At home, Keilah perches on the sofa, with books of her colorful crayon designs and pencil drawings of "modest clothes for girls and teens" spread on the coffee table in her family's living room. Delicate, precise carefully drawn figures dance across the pages of her notebooks, her inspiration for their clothes taken from TV shows, her grandmother's magazines, and shopping. "Mostly I look around at people, I like comfy, soft fabrics," she says. She's wearing a Cardinals sweat shirt and sporting blue nail polish, as is the family's boxer, Scout.
Michelle, who home-schools the children, compliments her daughter's eye for color. "When she picks out outfits for me, I always get compliments," she says.
Since her recovery, Keilah has resumed multiple extra-curricular activities. She's a cheerleader, and with her brothers she does Taekwondo and plays piano — "but not as well as Shepherd," she says of the latter pursuits. "He's our Renaissance man." says Michelle, adding that Keilah's three brothers all dote on her. "When she was sick they picked up her chores without complaint," she says. Asher, the youngest, recalls how the family had to miss Hampton's Blackbeard Pirate Festival because of Keilah's illness; Justus immediately chimes in that they got to watch "Pirates of the Caribbean" movies instead.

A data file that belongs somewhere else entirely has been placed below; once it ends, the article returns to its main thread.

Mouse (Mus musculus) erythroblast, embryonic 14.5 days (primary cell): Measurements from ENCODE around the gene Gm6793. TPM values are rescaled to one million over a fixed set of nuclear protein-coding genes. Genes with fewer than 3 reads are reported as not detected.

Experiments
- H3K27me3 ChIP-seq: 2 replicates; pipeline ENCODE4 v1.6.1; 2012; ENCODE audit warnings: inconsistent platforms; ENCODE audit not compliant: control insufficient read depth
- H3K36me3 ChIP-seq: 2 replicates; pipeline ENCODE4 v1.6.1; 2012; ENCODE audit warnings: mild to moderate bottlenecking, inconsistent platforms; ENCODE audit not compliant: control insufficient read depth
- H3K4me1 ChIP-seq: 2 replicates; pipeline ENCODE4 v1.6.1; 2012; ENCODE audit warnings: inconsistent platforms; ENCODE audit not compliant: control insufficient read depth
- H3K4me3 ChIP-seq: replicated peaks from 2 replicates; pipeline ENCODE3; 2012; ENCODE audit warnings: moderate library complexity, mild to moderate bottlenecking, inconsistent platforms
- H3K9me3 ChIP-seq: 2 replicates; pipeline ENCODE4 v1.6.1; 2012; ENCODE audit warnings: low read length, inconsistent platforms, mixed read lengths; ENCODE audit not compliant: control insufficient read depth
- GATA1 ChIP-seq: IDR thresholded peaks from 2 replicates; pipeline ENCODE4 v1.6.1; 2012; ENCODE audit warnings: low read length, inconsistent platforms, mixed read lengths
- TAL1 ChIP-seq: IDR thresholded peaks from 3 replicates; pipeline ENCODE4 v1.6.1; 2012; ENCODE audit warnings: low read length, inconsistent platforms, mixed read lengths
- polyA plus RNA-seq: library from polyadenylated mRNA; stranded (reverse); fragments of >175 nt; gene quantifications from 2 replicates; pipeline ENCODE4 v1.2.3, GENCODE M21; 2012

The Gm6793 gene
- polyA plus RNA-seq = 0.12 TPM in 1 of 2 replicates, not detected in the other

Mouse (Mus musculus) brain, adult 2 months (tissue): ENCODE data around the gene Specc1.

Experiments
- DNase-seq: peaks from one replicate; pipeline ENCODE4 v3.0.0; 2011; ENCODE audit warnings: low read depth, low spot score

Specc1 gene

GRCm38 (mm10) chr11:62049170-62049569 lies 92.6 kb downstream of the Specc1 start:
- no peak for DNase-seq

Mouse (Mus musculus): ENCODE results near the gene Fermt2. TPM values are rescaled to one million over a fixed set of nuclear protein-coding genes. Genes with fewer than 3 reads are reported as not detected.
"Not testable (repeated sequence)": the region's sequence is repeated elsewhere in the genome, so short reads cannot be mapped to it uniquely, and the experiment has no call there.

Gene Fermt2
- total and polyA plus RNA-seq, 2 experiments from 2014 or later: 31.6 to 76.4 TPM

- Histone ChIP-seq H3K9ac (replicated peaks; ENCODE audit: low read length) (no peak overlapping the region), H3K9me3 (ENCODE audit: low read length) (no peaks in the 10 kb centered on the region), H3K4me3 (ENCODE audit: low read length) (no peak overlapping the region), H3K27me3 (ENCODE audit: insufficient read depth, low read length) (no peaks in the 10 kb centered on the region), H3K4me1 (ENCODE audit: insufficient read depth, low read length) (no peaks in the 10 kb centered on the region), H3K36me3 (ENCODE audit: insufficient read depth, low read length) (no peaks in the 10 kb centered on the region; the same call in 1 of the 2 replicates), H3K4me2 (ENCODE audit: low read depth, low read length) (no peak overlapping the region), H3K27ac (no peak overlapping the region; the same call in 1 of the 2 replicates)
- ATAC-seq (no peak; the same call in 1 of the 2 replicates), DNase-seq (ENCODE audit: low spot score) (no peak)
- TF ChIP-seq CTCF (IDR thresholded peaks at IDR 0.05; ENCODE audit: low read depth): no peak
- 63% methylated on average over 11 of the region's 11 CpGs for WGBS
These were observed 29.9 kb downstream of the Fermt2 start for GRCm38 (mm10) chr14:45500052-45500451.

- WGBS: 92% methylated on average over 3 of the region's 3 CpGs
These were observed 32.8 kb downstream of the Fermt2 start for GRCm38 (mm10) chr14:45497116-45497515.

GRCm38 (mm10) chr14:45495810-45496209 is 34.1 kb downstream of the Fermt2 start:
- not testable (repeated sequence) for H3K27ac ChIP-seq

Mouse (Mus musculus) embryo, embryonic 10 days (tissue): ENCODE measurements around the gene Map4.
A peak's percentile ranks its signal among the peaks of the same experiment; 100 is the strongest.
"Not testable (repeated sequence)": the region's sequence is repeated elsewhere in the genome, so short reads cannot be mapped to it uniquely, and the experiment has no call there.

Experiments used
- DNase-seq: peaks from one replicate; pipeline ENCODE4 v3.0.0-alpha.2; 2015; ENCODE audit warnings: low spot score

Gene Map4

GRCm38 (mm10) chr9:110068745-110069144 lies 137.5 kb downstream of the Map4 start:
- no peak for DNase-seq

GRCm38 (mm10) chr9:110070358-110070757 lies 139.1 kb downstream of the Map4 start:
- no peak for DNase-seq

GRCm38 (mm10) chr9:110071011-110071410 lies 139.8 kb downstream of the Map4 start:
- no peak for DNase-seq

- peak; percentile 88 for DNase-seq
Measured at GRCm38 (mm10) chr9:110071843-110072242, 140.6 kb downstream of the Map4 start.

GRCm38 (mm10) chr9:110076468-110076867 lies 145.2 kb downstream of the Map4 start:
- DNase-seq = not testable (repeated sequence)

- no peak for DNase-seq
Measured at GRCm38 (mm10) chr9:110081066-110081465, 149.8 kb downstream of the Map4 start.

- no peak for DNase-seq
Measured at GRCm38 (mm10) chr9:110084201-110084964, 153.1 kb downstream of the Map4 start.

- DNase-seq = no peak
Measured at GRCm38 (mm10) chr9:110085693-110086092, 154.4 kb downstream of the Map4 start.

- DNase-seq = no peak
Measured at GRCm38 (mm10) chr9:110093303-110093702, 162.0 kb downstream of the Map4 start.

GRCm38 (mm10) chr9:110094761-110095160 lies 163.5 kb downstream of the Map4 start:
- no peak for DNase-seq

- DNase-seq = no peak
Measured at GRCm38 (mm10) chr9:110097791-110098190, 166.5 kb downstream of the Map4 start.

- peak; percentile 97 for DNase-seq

For three months in 2011, starting in April, Keilah's illness went undiagnosed because of her unusual symptoms. "My stomach just really hurt," she says. "There was lots of cramping and pain." Initially, the family dismissed it as "woman stuff." Then, doctors thought perhaps it was a virus; one attributed it to stress from her dad's departure for a 1-year deployment to Afghanistan. All tests consistently came back negative. Meanwhile, she was in a lot of pain and stayed home, lying on the couch most of the time.
Finally, in July, a CT scan at Naval Medical Center, Portsmouth, showed her intestines telescoping in on themselves from intussusception, an unusual diagnosis for a girl her age. Keilah was hospitalized immediately and had emergency surgery to remove 6 inches of her intestines. The family had anticipated a digestive disorder, but follow-up tests on a swollen lymph node indicated cancer. For Mike, recalled from deployment, the news came as "a punch in the gut feeling."